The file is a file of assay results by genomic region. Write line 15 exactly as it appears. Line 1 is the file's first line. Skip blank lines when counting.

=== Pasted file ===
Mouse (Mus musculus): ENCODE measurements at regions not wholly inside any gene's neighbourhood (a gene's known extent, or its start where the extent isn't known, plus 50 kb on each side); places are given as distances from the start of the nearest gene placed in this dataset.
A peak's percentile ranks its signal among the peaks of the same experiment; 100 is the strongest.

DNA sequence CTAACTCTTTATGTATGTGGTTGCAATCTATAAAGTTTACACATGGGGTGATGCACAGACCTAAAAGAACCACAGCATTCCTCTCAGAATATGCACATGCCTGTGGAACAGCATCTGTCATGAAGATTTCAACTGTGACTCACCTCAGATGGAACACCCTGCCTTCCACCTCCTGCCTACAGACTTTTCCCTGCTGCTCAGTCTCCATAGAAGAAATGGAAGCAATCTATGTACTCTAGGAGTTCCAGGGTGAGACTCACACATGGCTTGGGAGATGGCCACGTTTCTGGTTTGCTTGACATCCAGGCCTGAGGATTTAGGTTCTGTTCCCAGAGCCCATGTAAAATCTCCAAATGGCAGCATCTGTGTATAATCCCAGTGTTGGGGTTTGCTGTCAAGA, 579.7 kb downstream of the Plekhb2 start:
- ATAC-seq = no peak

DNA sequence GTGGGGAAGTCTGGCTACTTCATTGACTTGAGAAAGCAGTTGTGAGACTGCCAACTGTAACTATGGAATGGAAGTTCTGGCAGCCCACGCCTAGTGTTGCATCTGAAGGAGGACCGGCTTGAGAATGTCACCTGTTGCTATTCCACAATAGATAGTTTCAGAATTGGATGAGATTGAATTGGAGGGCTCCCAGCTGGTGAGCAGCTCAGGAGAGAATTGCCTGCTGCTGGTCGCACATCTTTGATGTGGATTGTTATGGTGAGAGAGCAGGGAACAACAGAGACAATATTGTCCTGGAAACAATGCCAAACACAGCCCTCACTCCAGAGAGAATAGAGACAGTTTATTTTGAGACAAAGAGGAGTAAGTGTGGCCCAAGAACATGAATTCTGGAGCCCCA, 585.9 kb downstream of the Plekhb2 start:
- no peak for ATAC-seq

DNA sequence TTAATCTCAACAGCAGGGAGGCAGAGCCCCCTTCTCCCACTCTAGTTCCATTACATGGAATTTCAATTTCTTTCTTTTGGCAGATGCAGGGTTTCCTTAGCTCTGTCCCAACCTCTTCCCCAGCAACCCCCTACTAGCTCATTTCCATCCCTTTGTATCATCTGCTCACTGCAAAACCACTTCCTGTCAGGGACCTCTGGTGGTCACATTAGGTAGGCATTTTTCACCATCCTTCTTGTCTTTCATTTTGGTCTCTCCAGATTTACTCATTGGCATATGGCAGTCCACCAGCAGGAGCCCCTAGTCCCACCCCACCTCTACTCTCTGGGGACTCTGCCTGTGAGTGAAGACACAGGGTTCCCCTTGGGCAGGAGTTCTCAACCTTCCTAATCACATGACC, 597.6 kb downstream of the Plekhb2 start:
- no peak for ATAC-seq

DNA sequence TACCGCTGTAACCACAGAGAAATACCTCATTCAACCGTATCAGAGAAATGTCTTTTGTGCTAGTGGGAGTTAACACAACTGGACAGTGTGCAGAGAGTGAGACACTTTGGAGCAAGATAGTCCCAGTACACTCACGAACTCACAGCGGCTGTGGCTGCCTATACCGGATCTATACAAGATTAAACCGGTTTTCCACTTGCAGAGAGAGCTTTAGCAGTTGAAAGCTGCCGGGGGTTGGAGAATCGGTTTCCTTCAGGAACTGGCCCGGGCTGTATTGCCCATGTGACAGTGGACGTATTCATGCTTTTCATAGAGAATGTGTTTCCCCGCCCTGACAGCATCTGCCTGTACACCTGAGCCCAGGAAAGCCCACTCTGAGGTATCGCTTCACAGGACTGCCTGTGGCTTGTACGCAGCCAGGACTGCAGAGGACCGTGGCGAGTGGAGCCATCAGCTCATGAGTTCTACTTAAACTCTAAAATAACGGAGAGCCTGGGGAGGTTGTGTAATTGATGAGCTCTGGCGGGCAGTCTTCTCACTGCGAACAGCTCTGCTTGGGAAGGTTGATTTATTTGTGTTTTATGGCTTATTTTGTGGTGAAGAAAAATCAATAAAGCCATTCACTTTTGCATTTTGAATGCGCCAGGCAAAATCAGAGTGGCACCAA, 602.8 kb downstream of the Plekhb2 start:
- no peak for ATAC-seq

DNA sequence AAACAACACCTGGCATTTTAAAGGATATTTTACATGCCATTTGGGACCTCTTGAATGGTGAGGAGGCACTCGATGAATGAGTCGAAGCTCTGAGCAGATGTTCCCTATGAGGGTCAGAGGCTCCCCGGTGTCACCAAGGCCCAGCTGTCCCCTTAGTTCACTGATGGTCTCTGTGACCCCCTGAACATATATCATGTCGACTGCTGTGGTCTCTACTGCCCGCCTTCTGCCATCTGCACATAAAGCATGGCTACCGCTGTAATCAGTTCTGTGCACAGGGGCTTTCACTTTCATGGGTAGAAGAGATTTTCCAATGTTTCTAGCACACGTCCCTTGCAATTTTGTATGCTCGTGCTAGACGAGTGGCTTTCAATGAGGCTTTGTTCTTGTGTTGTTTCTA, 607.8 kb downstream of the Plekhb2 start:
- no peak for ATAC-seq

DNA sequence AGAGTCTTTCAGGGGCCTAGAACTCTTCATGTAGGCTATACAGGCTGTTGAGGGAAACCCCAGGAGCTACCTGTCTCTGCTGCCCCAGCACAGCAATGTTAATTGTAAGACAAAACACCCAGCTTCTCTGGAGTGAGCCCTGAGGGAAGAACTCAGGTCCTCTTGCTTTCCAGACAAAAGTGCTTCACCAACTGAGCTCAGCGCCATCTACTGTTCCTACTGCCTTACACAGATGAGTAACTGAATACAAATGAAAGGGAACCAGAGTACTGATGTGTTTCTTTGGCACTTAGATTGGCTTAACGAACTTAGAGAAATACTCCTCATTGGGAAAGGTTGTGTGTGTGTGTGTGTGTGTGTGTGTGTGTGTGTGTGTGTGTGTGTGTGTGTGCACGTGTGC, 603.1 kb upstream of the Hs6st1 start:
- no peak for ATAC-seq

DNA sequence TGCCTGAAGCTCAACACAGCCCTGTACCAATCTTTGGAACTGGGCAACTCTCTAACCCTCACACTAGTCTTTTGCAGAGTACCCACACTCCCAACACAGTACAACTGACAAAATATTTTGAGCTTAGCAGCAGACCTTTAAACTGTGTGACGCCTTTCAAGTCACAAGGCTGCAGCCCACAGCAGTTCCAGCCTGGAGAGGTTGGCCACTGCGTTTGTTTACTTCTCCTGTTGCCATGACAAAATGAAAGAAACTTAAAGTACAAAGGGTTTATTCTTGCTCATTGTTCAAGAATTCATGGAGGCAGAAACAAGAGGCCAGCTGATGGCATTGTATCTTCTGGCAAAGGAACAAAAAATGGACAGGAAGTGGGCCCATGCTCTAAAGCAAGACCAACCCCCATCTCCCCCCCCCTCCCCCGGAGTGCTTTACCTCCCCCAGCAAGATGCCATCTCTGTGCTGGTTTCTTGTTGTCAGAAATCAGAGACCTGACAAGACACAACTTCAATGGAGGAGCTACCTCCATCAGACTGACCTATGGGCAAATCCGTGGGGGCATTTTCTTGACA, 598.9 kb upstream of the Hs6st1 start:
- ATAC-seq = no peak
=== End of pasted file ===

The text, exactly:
DNA sequence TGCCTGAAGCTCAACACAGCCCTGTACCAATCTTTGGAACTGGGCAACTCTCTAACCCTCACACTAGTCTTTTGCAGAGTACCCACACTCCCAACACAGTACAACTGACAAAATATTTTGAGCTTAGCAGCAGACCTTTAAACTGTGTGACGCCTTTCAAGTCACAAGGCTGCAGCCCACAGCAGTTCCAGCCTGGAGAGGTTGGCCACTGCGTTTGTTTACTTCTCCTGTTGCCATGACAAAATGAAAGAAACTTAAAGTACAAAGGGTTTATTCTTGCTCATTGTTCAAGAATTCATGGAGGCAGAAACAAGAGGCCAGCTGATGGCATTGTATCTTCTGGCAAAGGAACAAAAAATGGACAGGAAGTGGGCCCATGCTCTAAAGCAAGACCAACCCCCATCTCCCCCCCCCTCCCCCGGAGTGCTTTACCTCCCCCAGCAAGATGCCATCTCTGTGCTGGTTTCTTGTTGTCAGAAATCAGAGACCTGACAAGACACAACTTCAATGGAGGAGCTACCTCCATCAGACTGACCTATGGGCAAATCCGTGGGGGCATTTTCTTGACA, 598.9 kb upstream of the Hs6st1 start: